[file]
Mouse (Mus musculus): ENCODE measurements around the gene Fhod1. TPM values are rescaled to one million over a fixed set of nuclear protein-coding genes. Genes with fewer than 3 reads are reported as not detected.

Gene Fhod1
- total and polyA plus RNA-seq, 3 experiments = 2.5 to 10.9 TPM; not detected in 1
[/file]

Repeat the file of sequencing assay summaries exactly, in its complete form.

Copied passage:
Mouse (Mus musculus): ENCODE measurements around the gene Fhod1. TPM values are rescaled to one million over a fixed set of nuclear protein-coding genes. Genes with fewer than 3 reads are reported as not detected.

Gene Fhod1
- total and polyA plus RNA-seq, 3 experiments = 2.5 to 10.9 TPM; not detected in 1